Because when that is visible… When people see those things, they see resurrection. They see that Grace is a group of people abiding in the resurrection. They see a group of people connected to the vine. People at the Civic Center could tell… they could see the love…

I’ll be unable to go back to the Civic without seeing the faces of our Grace folks.  And it will not be easy to forget the smells that came from the kitchen and from the food we served. Made with love by our folks and the United Methodists. Made with our hands and our prayers.  And though I won’t need to eat anything fried for a while, I’ll miss those smells.  The smells of the pig in the blankets and the potatoes and kale. And the smells of the sweat and hard work of those working closest to me..  Those smells mixed and made a fervent offering up to God. People at the Civic could tell… they could smell the love.

And if it looks like love… and smells like love… it must be Jesus.

Anybody who has ever experienced authentic love knows that you can’t fake it. The kind of love that John is talking about in the gospel, is unmistakable.  That is why this story… the story of Jesus is so remarkable… that’s why it has lasted this long… That’s why the story is so compelling and why it changes life. It models for us a way to live for something other than for ourselves. Jesus models a way of being and living that is completely counter intuitive to the self centered human condition. But I saw a bunch of Hollanders (and some Hamiltonians) who were living a life of resurrection this week. Donating time and talent to feed hungry people. Just like we do on the 2nd Thursday of each month, and when we feed college students at Hope… and when we feed youth and families at Family Chow… and when we invite one another over for Holy Chow… and when we are fed at the altar… at God’s table…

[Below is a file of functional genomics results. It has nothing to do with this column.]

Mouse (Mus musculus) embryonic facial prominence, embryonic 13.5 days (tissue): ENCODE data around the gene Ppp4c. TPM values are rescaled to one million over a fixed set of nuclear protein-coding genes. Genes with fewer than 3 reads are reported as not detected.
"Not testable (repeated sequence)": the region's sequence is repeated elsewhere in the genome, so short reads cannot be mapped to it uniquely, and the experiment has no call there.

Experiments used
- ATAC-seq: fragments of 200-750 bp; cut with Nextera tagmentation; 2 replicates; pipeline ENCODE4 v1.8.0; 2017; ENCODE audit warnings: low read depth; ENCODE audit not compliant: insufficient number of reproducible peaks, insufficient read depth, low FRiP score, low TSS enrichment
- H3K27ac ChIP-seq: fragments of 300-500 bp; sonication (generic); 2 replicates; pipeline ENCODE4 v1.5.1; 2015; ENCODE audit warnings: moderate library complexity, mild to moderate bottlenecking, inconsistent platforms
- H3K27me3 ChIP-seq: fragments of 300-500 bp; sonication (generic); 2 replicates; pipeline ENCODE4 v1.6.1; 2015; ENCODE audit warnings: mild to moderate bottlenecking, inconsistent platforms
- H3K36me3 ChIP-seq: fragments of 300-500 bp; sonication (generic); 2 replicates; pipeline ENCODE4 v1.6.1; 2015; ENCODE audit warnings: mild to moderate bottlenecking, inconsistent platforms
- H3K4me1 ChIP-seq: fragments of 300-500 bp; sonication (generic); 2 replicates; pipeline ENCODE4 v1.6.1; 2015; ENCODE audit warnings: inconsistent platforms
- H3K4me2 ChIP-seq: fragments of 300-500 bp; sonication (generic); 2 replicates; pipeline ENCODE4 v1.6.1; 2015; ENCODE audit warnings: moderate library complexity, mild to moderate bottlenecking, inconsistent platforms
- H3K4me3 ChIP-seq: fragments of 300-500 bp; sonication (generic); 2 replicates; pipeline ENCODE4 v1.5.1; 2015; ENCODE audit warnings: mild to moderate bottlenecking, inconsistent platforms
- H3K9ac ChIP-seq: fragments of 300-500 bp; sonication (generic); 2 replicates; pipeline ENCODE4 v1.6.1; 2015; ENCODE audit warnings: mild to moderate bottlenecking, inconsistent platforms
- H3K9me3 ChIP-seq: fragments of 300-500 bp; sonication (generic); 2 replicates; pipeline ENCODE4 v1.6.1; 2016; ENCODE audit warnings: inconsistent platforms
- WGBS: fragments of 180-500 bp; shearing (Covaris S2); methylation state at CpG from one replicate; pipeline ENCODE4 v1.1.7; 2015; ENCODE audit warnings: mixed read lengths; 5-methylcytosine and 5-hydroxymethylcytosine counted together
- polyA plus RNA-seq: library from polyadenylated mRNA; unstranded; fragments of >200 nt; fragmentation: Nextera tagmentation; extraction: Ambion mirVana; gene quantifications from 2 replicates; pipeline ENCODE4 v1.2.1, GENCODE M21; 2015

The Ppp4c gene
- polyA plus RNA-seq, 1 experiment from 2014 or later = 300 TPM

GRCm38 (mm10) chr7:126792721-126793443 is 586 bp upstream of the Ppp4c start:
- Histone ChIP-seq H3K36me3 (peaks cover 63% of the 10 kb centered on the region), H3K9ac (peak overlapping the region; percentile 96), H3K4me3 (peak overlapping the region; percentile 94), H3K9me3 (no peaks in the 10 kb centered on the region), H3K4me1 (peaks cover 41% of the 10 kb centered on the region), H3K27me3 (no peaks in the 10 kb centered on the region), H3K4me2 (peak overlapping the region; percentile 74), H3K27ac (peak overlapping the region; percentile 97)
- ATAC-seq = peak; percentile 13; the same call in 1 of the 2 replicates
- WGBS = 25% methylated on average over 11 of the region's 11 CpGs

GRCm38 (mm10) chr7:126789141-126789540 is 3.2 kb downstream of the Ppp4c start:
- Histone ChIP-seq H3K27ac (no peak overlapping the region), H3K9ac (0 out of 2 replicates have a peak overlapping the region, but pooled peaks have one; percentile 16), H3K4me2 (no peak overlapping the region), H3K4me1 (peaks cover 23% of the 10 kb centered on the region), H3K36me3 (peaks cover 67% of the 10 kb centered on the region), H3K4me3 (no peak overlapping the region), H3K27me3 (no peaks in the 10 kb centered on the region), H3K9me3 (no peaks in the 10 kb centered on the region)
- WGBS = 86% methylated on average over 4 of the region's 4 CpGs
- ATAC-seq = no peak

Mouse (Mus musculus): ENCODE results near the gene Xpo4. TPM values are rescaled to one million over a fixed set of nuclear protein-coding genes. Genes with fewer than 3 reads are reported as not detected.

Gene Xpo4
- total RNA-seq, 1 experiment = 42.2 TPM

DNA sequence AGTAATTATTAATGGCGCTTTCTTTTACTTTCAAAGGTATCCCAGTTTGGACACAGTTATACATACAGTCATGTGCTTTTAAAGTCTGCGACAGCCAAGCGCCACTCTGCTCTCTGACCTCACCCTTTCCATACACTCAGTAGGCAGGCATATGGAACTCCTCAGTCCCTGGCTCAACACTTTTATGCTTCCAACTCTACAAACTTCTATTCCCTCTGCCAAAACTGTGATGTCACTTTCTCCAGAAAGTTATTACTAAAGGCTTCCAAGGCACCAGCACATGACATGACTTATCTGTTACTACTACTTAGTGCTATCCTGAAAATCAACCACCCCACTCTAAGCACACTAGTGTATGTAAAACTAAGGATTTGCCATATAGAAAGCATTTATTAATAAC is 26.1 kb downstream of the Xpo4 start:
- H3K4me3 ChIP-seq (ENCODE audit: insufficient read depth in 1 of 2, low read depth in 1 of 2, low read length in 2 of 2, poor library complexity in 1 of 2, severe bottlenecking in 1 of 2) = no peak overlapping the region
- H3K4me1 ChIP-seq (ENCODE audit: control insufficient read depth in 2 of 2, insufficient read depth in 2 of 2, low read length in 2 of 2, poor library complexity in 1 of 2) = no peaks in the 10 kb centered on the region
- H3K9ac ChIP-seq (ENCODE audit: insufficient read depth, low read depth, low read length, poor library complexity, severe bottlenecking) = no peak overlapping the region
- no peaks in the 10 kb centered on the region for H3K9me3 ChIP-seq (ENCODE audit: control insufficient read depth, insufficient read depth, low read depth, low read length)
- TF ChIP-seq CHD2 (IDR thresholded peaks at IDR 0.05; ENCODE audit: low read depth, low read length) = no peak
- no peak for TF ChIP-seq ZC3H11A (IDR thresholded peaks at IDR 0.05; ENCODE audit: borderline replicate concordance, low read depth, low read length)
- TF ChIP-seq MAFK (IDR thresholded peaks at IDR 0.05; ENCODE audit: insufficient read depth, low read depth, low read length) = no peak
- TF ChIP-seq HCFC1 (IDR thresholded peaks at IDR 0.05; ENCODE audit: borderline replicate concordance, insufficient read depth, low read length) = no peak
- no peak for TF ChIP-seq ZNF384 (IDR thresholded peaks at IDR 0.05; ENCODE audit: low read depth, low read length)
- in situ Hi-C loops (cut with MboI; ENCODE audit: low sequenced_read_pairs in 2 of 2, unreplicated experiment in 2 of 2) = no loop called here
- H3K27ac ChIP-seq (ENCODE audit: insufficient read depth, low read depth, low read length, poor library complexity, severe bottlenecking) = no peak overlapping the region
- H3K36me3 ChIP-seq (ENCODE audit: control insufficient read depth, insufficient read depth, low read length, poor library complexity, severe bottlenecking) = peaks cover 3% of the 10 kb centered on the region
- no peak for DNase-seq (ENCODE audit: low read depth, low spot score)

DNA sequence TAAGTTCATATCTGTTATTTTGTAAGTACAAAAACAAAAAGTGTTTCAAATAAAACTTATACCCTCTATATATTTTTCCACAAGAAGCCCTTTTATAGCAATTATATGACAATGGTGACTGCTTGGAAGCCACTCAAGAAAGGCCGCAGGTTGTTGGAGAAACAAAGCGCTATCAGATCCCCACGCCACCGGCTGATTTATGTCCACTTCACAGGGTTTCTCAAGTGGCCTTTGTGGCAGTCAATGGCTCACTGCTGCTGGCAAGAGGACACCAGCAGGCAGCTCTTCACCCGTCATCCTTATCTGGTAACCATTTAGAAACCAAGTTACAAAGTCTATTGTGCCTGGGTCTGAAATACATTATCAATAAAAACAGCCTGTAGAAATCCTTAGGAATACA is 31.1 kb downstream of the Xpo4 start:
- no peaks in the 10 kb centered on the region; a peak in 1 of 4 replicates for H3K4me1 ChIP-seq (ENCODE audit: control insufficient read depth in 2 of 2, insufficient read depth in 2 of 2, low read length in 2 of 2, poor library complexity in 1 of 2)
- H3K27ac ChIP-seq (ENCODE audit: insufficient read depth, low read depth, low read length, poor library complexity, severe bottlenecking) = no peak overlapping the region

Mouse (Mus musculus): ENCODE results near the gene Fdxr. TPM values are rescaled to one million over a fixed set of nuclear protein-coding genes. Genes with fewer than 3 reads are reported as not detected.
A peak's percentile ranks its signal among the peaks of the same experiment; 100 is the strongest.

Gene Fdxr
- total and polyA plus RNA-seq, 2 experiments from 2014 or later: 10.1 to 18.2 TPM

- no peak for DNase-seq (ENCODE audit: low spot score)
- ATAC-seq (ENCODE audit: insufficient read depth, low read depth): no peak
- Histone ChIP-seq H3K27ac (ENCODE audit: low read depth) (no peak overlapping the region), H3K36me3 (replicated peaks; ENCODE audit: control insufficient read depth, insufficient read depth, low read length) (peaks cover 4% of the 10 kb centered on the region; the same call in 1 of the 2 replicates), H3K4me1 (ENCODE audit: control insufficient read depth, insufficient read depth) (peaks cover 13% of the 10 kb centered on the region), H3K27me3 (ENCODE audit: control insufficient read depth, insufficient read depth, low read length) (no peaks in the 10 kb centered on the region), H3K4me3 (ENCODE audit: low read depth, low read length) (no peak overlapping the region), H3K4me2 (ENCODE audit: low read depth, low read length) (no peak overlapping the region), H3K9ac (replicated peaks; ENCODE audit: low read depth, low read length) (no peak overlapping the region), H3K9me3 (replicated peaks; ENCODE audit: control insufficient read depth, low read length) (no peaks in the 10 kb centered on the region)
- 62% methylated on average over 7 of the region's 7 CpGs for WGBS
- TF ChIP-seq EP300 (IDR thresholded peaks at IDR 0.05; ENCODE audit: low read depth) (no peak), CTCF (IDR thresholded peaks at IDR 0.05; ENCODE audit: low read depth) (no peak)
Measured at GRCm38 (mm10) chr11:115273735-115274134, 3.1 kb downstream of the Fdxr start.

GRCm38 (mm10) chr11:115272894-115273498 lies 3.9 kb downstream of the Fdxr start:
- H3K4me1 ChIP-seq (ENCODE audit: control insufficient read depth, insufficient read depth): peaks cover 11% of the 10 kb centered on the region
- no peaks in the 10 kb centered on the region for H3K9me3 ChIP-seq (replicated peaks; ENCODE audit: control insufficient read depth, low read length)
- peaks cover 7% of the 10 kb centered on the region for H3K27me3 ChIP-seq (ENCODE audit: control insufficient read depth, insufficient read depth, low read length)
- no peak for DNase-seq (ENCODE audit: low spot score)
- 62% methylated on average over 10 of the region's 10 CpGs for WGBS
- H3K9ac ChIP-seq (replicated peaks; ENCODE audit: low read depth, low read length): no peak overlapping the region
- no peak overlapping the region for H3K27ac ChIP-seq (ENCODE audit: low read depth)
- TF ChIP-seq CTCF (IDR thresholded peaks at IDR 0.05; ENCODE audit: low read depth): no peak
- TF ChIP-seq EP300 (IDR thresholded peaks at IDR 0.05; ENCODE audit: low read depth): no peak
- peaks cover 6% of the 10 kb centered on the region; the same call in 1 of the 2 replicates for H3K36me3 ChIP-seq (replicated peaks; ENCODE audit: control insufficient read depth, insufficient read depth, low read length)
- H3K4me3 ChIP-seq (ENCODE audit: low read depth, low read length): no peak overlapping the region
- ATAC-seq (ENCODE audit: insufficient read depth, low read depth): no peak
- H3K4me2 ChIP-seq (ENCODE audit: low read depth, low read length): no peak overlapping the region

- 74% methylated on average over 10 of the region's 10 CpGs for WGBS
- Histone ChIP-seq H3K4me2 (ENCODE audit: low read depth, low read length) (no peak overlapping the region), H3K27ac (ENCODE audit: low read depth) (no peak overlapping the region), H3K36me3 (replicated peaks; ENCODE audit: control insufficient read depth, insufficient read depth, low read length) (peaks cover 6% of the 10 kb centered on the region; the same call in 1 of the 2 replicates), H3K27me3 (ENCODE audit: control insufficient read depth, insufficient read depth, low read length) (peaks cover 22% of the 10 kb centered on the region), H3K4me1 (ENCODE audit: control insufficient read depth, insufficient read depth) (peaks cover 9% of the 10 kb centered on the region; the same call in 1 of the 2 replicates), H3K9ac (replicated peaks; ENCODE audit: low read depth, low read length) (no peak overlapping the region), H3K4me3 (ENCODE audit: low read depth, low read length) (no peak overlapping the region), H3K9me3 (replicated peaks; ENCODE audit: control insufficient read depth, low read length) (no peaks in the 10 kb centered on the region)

So be on the lookout for love… Be on the lookout for those sacrificing their time and sacrificing their talents for others.  This is the sign of Christ.  This is the sign of the Church. This is the sign of Grace. And if it looks like love… and smells like love and tastes like love… it must be Jesus.

Place Your Hands

The Rev. Jennifer L. Adams – April 12, 2015 – Easter 2, Year B: John 20:19-31

Happy Easter! Still!

We get to say that for fifty days as we celebrate resurrection right up through the day of Pentecost. And actually every Sunday all year is a celebration of resurrection, that’s what we are about in this place all the time. But during the actual season of Easter that we hear the resurrection stories, we sing the “Alleluia” hymns, we decorate to proclaim that “He is Risen!” and we pray the prayers that remind us what it means to be a resurrection people.